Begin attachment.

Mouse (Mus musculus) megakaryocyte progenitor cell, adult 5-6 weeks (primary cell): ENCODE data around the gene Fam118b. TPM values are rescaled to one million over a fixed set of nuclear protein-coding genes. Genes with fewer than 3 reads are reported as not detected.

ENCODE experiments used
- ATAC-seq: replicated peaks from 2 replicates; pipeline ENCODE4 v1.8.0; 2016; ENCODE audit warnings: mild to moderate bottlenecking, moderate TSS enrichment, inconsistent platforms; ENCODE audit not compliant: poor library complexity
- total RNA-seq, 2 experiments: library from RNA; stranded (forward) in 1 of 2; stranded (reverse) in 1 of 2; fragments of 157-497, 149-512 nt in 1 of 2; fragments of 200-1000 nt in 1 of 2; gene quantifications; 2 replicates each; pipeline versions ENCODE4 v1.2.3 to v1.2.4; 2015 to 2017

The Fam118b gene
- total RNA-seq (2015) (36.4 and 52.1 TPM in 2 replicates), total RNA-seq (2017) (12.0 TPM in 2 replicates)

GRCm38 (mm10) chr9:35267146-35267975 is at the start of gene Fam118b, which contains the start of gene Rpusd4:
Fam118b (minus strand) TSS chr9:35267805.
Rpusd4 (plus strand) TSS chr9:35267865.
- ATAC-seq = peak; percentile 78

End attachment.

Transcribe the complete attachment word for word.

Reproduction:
Mouse (Mus musculus) megakaryocyte progenitor cell, adult 5-6 weeks (primary cell): ENCODE data around the gene Fam118b. TPM values are rescaled to one million over a fixed set of nuclear protein-coding genes. Genes with fewer than 3 reads are reported as not detected.

ENCODE experiments used
- ATAC-seq: replicated peaks from 2 replicates; pipeline ENCODE4 v1.8.0; 2016; ENCODE audit warnings: mild to moderate bottlenecking, moderate TSS enrichment, inconsistent platforms; ENCODE audit not compliant: poor library complexity
- total RNA-seq, 2 experiments: library from RNA; stranded (forward) in 1 of 2; stranded (reverse) in 1 of 2; fragments of 157-497, 149-512 nt in 1 of 2; fragments of 200-1000 nt in 1 of 2; gene quantifications; 2 replicates each; pipeline versions ENCODE4 v1.2.3 to v1.2.4; 2015 to 2017

The Fam118b gene
- total RNA-seq (2015) (36.4 and 52.1 TPM in 2 replicates), total RNA-seq (2017) (12.0 TPM in 2 replicates)

GRCm38 (mm10) chr9:35267146-35267975 is at the start of gene Fam118b, which contains the start of gene Rpusd4:
Fam118b (minus strand) TSS chr9:35267805.
Rpusd4 (plus strand) TSS chr9:35267865.
- ATAC-seq = peak; percentile 78